- Medicaid With guidance you may be able to qualify for assistance that is paid for by the Federal Government and the State.
Q: What happens if my money runs out?
A: If your money runs out and you haven’t taken any steps which would violate Medicaid Rules and you qualify medically and financially for Special Assistance or Skilled Care, then you will be eligible to receive Medicaid.
Q: What if I don’t qualify for Medicaid?
A: If you don’t qualify for Medicaid, then you will need to rely, in most instances, on your family and friends. If that doesn’t work, you will need to look to other Federal or State programs for help. Otherwise, the outcome will likely be very grim.
Q: Will I lose my home and land if I run out of money and need Medicaid?
A: All assets are subject to Medicaid Recovery. Without guidance people lose everything!
Q: I’ve heard that I can give away up to $14,000 per person each year. If that’s true can I give away my money in $14,000 increments until it’s all gone and qualify for help?
A: There are income tax rules which allow you to give up to $14,000 a year to anyone you want, but such gifts are not allowed when seeking Medicaid if they were made within five years of needing care.
Q: Is my spouse responsible for my bills?
A: When applying for Medicaid, the assets of both spouses are considered. Also, in North Carolina there is a further duty of spousal support. So yes, your spouse is responsible for many of your needs.
Q: Is there a way to give my children all of the money and qualify for Medicaid? Money or assets given to children within five years of needed
A: Money or assets given to children within five years of needed care, violates the rules. Such gifts will be penalized and this will result in time which you are not allowed to receive Medicaid. This amount of time is calculated based on the amount of the gift or gifts, so more gifts result in a greater time period when you will ineligible.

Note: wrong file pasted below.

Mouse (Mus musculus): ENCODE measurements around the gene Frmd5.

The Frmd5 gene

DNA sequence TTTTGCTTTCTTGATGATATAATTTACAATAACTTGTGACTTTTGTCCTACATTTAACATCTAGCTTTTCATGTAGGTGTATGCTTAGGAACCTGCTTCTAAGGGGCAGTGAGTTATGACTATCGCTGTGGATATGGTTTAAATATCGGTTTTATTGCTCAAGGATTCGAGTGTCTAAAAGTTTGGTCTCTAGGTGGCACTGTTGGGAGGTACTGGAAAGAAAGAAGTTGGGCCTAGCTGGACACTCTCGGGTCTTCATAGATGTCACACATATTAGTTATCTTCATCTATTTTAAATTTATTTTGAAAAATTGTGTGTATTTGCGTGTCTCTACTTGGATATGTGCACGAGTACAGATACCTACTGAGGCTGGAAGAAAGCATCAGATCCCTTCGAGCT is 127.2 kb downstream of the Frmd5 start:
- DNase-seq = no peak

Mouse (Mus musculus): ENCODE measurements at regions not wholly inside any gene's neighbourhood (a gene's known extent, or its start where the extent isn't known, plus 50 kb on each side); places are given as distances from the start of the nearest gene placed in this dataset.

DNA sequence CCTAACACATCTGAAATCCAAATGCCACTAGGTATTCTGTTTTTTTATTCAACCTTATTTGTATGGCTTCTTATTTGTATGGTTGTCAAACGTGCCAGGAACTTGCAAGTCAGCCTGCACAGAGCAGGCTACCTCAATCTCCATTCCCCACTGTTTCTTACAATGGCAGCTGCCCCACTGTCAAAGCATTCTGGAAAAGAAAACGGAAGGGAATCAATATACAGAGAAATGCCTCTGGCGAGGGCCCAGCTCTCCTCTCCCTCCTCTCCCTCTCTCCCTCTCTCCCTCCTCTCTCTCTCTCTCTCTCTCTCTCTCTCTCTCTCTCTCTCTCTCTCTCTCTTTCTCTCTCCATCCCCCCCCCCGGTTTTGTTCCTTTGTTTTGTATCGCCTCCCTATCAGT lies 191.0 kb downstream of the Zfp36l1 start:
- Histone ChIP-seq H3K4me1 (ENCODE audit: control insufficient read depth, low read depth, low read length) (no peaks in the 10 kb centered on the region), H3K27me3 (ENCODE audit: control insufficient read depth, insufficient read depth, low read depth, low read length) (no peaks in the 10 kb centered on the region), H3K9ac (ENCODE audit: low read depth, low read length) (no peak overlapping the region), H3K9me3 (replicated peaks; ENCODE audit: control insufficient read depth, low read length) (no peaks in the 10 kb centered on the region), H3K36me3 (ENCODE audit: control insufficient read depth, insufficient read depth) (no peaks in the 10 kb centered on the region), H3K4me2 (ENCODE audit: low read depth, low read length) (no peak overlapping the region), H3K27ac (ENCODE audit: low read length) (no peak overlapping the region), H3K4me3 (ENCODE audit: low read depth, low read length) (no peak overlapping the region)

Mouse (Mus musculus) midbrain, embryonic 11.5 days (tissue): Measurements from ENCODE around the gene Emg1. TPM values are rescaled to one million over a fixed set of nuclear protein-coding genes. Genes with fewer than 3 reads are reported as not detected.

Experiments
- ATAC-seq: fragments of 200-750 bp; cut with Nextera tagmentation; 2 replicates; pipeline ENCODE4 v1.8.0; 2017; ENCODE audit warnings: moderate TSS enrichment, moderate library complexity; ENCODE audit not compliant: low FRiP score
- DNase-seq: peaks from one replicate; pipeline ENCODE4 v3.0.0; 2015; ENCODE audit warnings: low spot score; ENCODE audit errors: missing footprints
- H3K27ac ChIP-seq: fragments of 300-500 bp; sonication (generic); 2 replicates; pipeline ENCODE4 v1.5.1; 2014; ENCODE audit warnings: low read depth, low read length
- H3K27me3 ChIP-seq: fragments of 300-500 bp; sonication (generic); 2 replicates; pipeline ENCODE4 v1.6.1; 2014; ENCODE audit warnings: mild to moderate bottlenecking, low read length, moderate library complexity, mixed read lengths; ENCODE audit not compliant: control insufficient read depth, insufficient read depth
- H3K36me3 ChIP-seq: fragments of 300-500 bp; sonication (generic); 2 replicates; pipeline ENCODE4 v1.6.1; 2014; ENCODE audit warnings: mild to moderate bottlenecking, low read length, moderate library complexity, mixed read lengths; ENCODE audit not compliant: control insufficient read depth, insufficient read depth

Q: What’s the five-year look back all about?
A: In order to make sure that families
to don’t give everything away and in order to qualify for Medicaid, rules have been constructed which penalize gifts of assets within five years of needing care.
Q: Is there a way to protect my home?
A: In North Carolina, real estate held in a certain legal form may be excluded.
Q: Is there a way to protect my money?
A: With the help of a skilled Elder Law Attorney working within the confines of the laws and regulations currently in existence, some assets may be protected, thus qualifying individuals for Medicaid.
Q: How much will I be able to protect?
A: There are numerous variables in calculating how much of an estate may be protected. Depending on the time available before skilled care is needed, and the amount of money in the estate, we are able to calculate the amount of money which may be protected, but it is different for each individual.
Q: When is it too late to try to protect some of my estate?
A: It’s too late to protect your estate when all of your money is gone. Seek help sooner rather than later. The saddest cases I receive are those where every penny has been spent before my help was sought. We’ve helped people at all stages, both prior to receiving care and even in the nursing home. So, here’s my advice: since you will likely know when you or a family member need help, set up an appointment to visit with us and discuss your options. We can help!